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Behind industry cruise lines

Behind industry cruise lines

As the first kiss of warmth seeps in this spring and the colors return to the world, I bet you are just itching to take a vacation. You’ve seen the images of massive, gleaming ships whisking smiling people away to exotic locations. Why not take a cruise, you think? But there’s a darker side to the cruise industry that you probably don’t know.

Every year, thousands of cruise ships criss-cross the globe, burning highly toxic fuel, producing asthma-causing emissions and dumping sewage directly into the ocean. Most cruise lines only meet federal pollution standards that are decades out of date. Friends of the Earth grades these cruise lines and asks industry leaders for meetings, but we hardly ever hear back. So we wondered, what is the cruise industry saying about their environmental impacts behind closed doors? We decided to find out.

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Fred Felleman (above, and above left) poses with boxes representing 100,000
petition signatures to Carnival Cruise Lines

This month, my colleague, Northwest Consultant Fred Felleman, and I traveled to Florida for Cruise Shipping Miami, the biggest cruise ship convention in North America. Our aims were these: to hear how cruise line executives view their relationship with the environment; to speak with Christine Duffy, the president of Carnival Cruise Lines; and to tell the story of the 100,000 Friends of the Earth activists who want Carnival Cruise Lines to update its antique wastewater treatment systems before taking a cruise.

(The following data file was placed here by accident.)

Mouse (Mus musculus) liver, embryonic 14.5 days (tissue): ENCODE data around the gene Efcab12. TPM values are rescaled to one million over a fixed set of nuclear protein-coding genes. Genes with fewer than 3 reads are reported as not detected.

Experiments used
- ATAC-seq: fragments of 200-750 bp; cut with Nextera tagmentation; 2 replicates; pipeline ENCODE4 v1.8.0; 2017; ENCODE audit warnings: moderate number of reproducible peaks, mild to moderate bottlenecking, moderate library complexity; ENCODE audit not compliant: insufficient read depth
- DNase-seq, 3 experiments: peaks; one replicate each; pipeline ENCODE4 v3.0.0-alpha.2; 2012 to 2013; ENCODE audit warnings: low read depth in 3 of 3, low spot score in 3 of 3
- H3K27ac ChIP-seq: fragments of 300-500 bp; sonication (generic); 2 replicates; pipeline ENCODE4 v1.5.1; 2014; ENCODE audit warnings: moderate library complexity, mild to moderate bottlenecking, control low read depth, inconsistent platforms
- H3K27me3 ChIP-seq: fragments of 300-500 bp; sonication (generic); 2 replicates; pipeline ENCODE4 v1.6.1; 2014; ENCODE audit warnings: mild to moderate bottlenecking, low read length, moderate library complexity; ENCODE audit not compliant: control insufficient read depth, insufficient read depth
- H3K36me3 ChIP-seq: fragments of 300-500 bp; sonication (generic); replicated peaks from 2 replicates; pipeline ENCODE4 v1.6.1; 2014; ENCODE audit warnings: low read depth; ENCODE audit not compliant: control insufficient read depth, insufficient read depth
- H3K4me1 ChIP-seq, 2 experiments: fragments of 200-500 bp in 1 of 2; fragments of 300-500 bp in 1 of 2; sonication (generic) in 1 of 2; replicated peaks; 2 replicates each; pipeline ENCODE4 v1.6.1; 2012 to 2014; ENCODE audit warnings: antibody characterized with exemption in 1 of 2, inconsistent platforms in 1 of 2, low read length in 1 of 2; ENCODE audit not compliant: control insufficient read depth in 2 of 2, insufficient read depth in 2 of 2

The first thing we noticed in the Miami Beach convention center was the massive scale of the industry. More than 17 million passengers took cruises on 178 ships in North America alone in 2013, a number that continues to rise.

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Vendors present their destinations and technologies at the Cruise Shipping Miami trade show.

I went to hear the opening panel of cruise CEOs answer questions about the “State of the Global Cruise Industry.” Among the panel presenters was Arnold Donald, CEO of Carnival Corporation, the largest cruise company in the world, which owns and runs half the total domestic cruise fleet, including recalcitrant Carnival Cruise Lines. In the belly of the beast, we expected a certain level of cheerleadership, but the fantasy facts and misleading rhetoric we heard — in the promotional video, from Mr. Donald and from his fellow CEOs — were truly mind-boggling. Coincidentally, Mr. Donald even decided to use a grading scale, just like ours, to rank his industry on its environmental mindfulness. You can guess how that went.

“Wherever we go, we have a responsibility to those places we go to.” -Arnold Donald @CruiseShipping @CarnivalCruise #CSM2015

— Kate Colwell (@K8Colwell) March 17, 2015

“The big challenge right now is ensuring that cruising gets communicated effectively.” -Arnold Donald #CSM2015 #Transparency @foe_us

— Kate Colwell (@K8Colwell) March 17, 2015